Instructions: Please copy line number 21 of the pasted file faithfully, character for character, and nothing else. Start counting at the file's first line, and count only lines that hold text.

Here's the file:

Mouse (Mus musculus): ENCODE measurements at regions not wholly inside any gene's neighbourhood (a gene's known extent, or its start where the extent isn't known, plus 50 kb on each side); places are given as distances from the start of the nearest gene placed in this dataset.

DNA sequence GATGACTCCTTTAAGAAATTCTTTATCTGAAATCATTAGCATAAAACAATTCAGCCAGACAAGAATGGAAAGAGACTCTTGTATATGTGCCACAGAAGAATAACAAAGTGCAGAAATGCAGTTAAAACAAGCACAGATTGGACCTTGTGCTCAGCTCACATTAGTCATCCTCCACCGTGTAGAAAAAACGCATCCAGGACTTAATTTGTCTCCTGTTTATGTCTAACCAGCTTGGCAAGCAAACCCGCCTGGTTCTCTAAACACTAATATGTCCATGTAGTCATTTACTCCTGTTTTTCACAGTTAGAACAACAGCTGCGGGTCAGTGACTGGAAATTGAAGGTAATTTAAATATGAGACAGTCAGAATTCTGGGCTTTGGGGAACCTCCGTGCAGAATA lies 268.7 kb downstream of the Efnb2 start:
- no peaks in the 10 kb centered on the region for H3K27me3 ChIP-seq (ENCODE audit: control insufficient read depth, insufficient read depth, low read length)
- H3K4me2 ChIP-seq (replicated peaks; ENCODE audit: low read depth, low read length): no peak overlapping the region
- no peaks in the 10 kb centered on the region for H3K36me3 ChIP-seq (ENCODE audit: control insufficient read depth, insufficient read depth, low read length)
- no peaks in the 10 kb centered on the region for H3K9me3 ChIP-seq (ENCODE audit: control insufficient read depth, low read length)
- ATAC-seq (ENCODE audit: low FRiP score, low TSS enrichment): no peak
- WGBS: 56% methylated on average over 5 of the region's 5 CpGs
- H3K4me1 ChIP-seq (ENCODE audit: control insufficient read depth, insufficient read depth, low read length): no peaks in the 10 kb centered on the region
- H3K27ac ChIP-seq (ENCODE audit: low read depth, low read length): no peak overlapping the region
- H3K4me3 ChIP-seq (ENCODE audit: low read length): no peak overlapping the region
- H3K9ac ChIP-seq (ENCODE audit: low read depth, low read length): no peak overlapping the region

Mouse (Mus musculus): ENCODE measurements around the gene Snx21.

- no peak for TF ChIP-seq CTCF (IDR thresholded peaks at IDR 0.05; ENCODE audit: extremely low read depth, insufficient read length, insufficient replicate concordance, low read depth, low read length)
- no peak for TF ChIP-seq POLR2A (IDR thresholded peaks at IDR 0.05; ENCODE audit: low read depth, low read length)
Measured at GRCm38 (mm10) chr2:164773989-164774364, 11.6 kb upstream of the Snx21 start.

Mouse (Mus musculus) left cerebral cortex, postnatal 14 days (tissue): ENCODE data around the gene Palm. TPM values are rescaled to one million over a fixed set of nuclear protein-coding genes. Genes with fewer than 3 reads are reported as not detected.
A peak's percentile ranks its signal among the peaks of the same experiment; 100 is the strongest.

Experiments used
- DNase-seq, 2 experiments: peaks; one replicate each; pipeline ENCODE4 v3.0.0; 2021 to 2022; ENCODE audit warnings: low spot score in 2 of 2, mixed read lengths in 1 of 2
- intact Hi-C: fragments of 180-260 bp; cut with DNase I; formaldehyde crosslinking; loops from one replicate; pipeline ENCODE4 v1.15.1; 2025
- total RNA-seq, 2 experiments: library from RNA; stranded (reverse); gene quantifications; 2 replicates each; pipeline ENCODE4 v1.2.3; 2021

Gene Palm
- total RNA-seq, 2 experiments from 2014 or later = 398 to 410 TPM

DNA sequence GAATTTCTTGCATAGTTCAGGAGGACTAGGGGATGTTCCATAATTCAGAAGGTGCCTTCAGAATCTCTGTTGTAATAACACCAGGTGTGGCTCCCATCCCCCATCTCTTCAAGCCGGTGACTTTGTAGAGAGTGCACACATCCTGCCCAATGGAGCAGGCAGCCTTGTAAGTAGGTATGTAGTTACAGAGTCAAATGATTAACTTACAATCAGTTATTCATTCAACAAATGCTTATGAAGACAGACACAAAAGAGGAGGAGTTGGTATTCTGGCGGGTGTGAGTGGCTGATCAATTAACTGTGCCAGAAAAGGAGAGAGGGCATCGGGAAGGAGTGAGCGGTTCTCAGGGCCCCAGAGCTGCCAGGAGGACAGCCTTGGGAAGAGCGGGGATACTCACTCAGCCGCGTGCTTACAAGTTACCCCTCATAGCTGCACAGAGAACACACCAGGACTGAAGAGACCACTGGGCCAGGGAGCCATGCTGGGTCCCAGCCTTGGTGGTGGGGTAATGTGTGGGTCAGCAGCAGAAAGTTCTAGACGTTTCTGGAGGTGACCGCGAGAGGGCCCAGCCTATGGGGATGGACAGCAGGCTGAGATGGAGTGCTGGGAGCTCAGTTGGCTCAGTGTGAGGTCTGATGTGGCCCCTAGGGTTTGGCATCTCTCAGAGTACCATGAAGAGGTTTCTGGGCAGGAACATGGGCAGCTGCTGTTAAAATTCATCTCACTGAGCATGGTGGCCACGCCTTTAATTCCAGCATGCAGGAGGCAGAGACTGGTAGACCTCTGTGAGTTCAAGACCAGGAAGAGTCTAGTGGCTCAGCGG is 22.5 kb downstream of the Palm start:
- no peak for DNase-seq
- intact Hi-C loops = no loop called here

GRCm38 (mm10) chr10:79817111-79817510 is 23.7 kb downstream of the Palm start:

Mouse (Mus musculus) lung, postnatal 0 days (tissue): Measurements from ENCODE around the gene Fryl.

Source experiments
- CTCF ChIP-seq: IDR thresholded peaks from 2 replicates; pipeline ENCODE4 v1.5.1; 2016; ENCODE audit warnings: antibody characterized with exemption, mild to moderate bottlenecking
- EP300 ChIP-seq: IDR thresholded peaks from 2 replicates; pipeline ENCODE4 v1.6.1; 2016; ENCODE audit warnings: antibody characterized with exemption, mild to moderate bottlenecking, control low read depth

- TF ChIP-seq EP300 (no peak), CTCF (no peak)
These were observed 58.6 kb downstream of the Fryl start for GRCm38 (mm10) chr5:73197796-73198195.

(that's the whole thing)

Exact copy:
- intact Hi-C: fragments of 180-260 bp; cut with DNase I; formaldehyde crosslinking; loops from one replicate; pipeline ENCODE4 v1.15.1; 2025